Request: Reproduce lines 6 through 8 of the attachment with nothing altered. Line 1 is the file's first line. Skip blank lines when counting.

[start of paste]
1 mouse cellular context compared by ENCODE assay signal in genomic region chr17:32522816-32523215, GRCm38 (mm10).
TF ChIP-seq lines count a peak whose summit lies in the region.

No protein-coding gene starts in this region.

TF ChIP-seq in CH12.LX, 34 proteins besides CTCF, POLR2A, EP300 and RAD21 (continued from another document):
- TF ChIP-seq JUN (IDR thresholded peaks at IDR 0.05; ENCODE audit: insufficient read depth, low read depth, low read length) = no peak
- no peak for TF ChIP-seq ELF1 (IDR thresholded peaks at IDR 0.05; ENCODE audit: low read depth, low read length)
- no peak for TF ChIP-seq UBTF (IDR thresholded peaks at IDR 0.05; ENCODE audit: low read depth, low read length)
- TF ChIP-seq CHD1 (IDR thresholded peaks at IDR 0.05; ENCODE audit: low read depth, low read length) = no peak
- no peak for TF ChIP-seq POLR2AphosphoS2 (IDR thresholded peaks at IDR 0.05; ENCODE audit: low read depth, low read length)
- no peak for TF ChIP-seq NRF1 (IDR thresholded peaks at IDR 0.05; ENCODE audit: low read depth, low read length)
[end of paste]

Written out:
- no peak for TF ChIP-seq ELF1 (IDR thresholded peaks at IDR 0.05; ENCODE audit: low read depth, low read length)
- no peak for TF ChIP-seq UBTF (IDR thresholded peaks at IDR 0.05; ENCODE audit: low read depth, low read length)
- TF ChIP-seq CHD1 (IDR thresholded peaks at IDR 0.05; ENCODE audit: low read depth, low read length) = no peak